The cost of living in Auckland is generally higher than elsewhere in New Zealand.

Housing costs

As with elsewhere in New Zealand, your home is likely to be your biggest expense. Housing comes at a premium in sought-after areas of the city. 

Typical houses in central Auckland
Typical houses in central Auckland

Rent will cost between NZ$3000 and NZ$4000 per month for a 3-bedroom property.

The city is more expensive, but prices vary significantly between different neighborhoods.

Living costs, excluding rent for a family of 4, hover around NZ$5000. Some families do live more cheaply, but new arrivals often buy more imported products and need to make a few bigger purchases.

In a global context, Auckland is a little more expensive than Toronto, about as expensive as London and Sydney, and slightly cheaper than New York.

Compared to the New Zealand average, Auckland is expensive but similar to the capital, Wellington. 


Eating out will cost around the same amount in Auckland as it would in other large towns and cities in New Zealand.

There is a wide range of prices, purely because your options for eating out are so varied. From street vendors and kiosks to fine dining, there is no global food trend that doesn’t hit Auckland. 

As a rough guide, you should expect a cup of coffee to cost you around $5 in a café. A full meal for two at a cheaper restaurant will cost between $40 and $70, and a mid-level option might be closer to $100 or $120.

For excellent cheap options, try the city center’s food courts. The Thai, Vietnamese, Japanese, and Chinese options are on their own level and barely touch your wallet. 

Living in Auckland also means café culture. Auckland’s mild climate and dependence on caffeine come together to populate the city’s pavements with café tables in every neighborhood.

A favorite brunch spot is an ongoing quest for Auckland’s residents. Some stalwarts of the scene include Melba in Vulcan Arcade, Good Karma coffee in the CBD, and the Common Ground Eatery in Browns Bay.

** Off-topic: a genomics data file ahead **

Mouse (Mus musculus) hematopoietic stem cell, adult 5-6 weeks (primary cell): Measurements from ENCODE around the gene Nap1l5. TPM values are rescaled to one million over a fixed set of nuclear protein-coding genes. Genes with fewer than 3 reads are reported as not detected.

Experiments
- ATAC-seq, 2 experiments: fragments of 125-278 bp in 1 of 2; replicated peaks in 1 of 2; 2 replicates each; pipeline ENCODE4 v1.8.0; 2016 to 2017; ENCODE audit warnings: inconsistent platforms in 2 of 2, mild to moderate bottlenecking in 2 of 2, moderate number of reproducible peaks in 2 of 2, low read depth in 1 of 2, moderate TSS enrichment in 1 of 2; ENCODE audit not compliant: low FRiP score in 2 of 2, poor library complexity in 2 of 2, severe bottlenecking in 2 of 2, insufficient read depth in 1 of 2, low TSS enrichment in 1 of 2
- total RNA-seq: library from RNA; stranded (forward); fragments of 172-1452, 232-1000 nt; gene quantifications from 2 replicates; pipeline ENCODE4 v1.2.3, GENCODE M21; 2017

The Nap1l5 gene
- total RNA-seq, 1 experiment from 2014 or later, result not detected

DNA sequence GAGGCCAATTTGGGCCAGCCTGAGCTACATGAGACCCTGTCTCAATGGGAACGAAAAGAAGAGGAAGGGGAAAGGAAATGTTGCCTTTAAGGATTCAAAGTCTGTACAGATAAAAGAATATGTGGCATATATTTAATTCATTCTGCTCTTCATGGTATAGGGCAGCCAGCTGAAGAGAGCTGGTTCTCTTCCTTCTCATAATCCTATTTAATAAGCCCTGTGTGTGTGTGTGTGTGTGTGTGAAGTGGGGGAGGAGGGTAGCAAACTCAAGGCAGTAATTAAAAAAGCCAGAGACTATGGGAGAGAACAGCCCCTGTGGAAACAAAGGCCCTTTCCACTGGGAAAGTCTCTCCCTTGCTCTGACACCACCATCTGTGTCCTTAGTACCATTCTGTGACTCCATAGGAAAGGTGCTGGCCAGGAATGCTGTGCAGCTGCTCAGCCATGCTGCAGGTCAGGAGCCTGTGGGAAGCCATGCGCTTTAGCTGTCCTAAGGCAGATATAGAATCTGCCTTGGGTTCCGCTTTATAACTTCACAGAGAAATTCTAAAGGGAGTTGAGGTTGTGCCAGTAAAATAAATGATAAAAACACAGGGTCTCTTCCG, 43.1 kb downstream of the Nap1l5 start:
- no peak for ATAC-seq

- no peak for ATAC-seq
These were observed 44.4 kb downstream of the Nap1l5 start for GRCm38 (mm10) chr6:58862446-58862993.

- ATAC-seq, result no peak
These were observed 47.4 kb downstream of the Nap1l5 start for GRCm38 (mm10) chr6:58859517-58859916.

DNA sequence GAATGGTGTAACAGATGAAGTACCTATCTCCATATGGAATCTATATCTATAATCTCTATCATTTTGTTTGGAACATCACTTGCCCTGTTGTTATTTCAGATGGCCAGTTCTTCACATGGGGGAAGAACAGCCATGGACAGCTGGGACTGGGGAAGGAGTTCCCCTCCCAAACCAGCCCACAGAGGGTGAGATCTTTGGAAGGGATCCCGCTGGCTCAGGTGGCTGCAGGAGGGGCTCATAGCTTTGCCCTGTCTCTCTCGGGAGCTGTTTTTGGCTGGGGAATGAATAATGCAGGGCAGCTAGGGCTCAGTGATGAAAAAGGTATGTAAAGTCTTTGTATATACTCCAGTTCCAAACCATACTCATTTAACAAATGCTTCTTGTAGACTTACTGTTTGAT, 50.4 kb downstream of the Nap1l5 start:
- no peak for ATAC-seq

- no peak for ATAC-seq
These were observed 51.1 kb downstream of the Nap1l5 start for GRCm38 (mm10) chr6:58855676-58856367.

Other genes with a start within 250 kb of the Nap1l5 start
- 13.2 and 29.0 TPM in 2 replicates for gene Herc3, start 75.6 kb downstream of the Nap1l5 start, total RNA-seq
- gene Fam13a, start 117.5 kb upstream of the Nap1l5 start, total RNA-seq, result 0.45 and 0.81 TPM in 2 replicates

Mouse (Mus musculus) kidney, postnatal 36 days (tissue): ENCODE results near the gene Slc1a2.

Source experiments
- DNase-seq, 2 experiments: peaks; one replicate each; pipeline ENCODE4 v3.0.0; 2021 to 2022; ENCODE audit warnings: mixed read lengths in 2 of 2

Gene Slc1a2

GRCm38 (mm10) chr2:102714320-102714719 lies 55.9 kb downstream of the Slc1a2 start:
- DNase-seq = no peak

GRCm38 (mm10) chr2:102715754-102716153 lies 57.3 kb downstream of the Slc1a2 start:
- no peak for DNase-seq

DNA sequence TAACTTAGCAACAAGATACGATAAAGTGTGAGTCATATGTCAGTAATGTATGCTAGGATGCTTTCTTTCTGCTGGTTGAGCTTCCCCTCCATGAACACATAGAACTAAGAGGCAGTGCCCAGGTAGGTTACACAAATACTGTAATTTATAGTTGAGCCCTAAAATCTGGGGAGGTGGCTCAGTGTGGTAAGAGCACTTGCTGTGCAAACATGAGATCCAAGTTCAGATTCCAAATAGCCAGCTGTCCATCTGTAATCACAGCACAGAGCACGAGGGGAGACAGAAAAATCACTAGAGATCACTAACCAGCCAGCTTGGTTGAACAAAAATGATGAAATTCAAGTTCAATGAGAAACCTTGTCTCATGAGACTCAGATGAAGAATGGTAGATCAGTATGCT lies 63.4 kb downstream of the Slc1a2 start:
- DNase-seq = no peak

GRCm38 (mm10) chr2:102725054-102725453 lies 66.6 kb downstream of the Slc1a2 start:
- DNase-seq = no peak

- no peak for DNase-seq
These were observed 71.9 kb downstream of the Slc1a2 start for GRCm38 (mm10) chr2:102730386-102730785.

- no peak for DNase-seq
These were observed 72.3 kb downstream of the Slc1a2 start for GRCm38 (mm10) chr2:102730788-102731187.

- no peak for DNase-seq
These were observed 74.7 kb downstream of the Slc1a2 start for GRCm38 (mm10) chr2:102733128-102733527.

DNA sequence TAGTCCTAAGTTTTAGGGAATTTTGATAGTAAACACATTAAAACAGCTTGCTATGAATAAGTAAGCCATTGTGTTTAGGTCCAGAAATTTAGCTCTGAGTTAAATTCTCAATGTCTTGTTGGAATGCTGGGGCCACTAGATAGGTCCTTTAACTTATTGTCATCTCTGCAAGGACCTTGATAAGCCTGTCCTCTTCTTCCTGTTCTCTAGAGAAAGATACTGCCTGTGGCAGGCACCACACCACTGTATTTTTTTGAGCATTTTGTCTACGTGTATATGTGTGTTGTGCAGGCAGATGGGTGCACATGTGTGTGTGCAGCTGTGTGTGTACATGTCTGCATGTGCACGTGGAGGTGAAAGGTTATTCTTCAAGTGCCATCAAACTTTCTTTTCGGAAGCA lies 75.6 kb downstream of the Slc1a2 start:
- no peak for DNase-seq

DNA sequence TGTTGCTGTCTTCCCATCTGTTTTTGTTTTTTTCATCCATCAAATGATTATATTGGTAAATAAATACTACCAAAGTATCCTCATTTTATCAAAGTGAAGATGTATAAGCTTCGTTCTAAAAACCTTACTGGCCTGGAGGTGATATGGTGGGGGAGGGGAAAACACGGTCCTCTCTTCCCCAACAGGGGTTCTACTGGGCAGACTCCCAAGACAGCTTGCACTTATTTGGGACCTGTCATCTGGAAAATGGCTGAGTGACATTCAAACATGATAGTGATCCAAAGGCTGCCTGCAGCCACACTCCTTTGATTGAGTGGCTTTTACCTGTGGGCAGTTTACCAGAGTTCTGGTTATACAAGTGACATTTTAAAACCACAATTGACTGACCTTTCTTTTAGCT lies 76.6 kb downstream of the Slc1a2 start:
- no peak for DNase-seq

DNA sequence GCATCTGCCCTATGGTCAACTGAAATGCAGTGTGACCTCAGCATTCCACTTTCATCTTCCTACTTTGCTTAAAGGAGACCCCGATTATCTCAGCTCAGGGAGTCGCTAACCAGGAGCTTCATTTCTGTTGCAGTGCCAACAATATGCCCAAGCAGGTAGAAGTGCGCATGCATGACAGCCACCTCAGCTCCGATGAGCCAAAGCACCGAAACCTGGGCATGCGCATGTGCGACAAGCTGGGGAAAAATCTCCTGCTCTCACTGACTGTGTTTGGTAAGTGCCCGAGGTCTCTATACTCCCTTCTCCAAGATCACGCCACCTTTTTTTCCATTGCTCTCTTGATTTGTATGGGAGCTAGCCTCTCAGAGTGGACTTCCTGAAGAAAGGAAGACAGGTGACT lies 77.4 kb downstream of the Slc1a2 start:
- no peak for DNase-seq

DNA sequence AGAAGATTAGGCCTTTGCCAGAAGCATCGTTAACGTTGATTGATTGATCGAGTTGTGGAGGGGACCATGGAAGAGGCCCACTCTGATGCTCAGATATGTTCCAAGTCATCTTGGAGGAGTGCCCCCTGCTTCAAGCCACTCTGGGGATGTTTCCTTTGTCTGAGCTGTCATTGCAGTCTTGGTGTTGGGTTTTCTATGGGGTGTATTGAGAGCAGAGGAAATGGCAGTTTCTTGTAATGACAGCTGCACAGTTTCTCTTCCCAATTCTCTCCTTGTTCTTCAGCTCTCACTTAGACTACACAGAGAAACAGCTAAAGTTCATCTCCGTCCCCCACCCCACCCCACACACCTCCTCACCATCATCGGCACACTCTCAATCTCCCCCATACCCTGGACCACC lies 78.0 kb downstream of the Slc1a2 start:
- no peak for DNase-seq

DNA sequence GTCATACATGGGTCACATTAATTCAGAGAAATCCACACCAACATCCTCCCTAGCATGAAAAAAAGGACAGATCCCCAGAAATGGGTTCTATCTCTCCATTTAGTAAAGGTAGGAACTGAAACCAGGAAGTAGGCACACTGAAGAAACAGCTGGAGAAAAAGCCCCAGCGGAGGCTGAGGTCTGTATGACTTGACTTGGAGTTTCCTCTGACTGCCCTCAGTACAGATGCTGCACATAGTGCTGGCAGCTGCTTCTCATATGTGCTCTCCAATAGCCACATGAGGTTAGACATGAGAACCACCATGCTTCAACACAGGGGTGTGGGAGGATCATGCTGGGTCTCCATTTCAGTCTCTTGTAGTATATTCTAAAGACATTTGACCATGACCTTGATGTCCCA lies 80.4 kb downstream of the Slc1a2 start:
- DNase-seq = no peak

Natural wonders

Surfers with windswept hair are standard on beaches on the Western edge of Auckland.

An easy weekend drive from the Waitakere city region is gems like Piha, Bethells, and Muriwai, all with enough wildness to make visitors feel alive.

Views over the Bombay Hills, Auckland
Views over the Bombay Hills, Auckland.

Magnificent biking trails and gannet colonies are also less than an hour from the city proper.

Rangitoto Island is a crowd-pleaser. It’s less than half an hour from central Auckland by ferry and a common school trip or family favorite.

The trek takes a half-day and is suitable for novice hikers. The volcanic island is a bizarre but lovely sight, anchoring the urban surroundings to the deep, rugged past. 

Tiritiri Matangi Island Reserve and Goat Island Reserve are stunning preserved areas. Well worth a day trip and easy to visit for special occasions or birthdays. Both boast native bird nesting sites as well as snorkeling, swimming, and kayaking spots. 

For an everyday green space fix, Auckland has a beautiful central domain to take a break in the city.

Cornwall Park in Epsom is a green lung of the city. Visitors feel anything but urban, surrounded by mature trees and excellent running trails.

Mount Eden, Meadowbank, and Mission Bay also boast pretty parks to walk a dog or kick a ball around at the weekend. 

Final thoughts on living in Auckland

If you are planning to move to New Zealand and wondering where to put down roots, Auckland should definitely be on your list.

There is a lot to like about New Zealand’s sunny, sophisticated second city. Auckland pulls people and their passions into its orbit, allowing them to thrive. It isn’t a rural idyll, but the perfect harbor might be waiting in the City of Sails. 

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Alice Hannah Morby
Hannah Morby

Hannah is a freelance writer based in picturesque Carmarthenshire, the UK. After winding her way around the world, living in New Zealand, Yorkshire and the Home Counties, she is now settled closer to her childhood home in Wales.

Having left a career working in higher education, she now enjoys life as a copywriter, mother and chief zookeeper to a small menagerie of cats, dogs and chickens.

You can contact Hannah on LinkedIn: Hannah Morby